Today, the use of this data has expanded to also include predictive modeling, which companies scrutinize to plan out their fleets’ life cycles. Combined with flexible lease options, we’ve seen that companies that are leveraging this approach are some of the most competitively aligned in the industry and ready to weather any changing market conditions. It’s important to ensure your portfolio of transportation fleets are leveraging partners to provide this level of data.

Fleets No Longer Going “All In” on Alternate Fuel
Over the last few years, fleets have felt pressure from constant media headlines about reshaping their vehicle strategy to include electric trucks to adhere to new environmental regulations and mandates. And while it’s important to make decisions that lead with sustainability in mind, many organizations with transportation fleets today are instead focusing on emissions reduction strategies as opposed to simply going “all in” on alternative fuel technology. Clean diesel and even hydrogen are much more in focus today, and they are both playing a significant role in company’s decisioning for emissions reduction strategies.

In a benchmarking survey from two years ago, we asked which type of alternate fuel trucks fleets are most interested in. In that survey, 65% of respondents said they were most interested in electric trucks, while 15% cited hydrogen and 25% CNG. Forty-five percent of the respondents also noted that the time frame to deploy alternative fuel trucks would be five to 10 years.

Almost one year later we are seeing those numbers are shifting, with 33.3% indicating EV over the next five to seven years (29.6% saying another 10 years), and 38.5% indicating hydrogen. This timetable for electric truck adoption continues to change, whereas in the initial survey the majority (54%) said they didn’t plan to deploy electric trucks for five to 10 years.

As more legislation is introduced to mandate the movement toward zero-emission vehicles, fleets are monitoring how these mandates may impact their near-term truck procurement plans. According to the survey, 59% of respondents are either expediting their procurement plans because of CARB pre-buy, or they are closely monitoring to see how it may alter their plans. The timeline and emphasis on CARB pre-buy continue to shift. According to ACT Research, the new standards will result in the largest Class 8 truck prebuy ever leading up to 2027, beginning in 2025 into 2026, with the cost of diesel trucks increasing between $25,000 and $30,000 more per unit, which is another driving reason why organizations must view flexibility as a business strategy, not just a fad.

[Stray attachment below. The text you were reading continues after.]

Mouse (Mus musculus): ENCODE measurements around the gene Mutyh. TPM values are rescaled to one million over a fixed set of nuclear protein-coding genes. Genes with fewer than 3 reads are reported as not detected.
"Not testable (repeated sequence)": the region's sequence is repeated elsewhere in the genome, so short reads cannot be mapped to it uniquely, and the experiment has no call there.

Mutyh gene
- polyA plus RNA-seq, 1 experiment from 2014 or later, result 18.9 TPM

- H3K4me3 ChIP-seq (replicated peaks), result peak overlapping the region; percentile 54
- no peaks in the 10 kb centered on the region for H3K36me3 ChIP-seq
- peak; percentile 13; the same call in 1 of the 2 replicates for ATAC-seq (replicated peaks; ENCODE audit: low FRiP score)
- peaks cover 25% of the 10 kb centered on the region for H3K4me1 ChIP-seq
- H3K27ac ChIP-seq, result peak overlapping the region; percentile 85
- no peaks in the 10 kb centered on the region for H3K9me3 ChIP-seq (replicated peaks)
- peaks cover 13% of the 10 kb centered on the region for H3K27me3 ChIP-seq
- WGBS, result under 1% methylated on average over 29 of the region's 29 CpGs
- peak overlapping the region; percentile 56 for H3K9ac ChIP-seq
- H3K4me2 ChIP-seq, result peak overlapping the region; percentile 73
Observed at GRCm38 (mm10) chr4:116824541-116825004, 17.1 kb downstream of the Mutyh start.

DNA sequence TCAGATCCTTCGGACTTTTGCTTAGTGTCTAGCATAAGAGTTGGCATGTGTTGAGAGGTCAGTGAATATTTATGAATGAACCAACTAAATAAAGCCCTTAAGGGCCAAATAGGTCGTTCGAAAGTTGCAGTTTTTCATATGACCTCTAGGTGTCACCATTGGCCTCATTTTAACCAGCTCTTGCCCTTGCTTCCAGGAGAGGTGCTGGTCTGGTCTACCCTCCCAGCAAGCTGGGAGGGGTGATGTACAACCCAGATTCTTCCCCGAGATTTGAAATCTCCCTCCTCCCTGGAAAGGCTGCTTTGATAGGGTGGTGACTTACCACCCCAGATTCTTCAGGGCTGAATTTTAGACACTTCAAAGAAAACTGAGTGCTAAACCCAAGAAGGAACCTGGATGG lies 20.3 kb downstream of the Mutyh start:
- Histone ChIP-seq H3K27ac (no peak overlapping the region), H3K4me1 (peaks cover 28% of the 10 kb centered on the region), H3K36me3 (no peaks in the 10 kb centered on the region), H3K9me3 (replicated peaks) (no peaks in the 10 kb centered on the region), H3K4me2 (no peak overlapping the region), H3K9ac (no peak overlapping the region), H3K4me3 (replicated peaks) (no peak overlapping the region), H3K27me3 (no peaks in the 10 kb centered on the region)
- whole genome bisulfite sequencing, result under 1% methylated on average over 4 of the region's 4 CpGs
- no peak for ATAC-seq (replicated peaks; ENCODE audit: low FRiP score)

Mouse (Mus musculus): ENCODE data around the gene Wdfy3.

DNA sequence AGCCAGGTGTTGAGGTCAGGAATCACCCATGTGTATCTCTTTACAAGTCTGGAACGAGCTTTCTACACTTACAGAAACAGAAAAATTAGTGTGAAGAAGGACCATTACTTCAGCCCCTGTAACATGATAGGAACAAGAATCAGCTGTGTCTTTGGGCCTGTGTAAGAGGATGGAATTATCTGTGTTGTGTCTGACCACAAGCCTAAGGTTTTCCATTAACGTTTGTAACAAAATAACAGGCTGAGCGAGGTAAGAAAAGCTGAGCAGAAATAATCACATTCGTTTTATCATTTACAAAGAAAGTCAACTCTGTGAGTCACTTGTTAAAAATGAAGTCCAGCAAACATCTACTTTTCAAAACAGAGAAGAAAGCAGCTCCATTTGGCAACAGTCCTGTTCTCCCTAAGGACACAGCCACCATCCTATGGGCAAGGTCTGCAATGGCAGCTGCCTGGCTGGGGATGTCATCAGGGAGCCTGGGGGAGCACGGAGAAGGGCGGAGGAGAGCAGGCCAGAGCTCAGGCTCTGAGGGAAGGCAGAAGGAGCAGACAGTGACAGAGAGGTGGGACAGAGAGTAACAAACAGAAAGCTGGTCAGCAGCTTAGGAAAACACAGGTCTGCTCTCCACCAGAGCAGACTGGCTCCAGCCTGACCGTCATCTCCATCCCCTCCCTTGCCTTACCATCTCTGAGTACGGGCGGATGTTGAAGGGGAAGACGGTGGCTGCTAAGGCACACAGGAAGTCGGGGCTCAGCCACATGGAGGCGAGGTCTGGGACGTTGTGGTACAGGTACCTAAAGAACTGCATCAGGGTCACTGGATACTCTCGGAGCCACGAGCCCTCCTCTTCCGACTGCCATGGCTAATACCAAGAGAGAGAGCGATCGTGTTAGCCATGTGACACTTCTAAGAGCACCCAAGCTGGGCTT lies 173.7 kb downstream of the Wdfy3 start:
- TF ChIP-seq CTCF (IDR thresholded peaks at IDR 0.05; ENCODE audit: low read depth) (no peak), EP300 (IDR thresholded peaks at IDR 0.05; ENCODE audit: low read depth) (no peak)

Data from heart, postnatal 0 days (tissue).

These trends are critically important for equipment finance professionals with a portfolio of heavy-duty truck assets to understand how to help make accurate finance decisions over the next few years.

Even though 2024 is just entering the second quarter, organizations with fleets will continue to be focused on interest rates and the cost of money throughout the year. Executive leadership teams will continue to rely on proven data and work closely with equipment finance professionals so they can make smart, informed decisions that will have long-term benefits without financial missteps. They must have a larger focus on their business above and beyond what the Fed’s actions are. They must manage their life cycles with the right strategy and multi-year procurement plan. With this in mind, fleets will continue to understand that as they improve the performance of their trucks, they will improve the health of their business while also achieving their sustainability measures in 2024. As these objectives are met, equipment finance professionals will realize their own stronger fleet portfolio results throughout 2024.

Brian Holland, CPA, CTP, CLFP, is the president and CEO of Fleet Advantage, a leading innovator in specialty financing, fleet data analytics, fleet management services, and life cycle cost management. For more information, visit FleetAdvantage.com.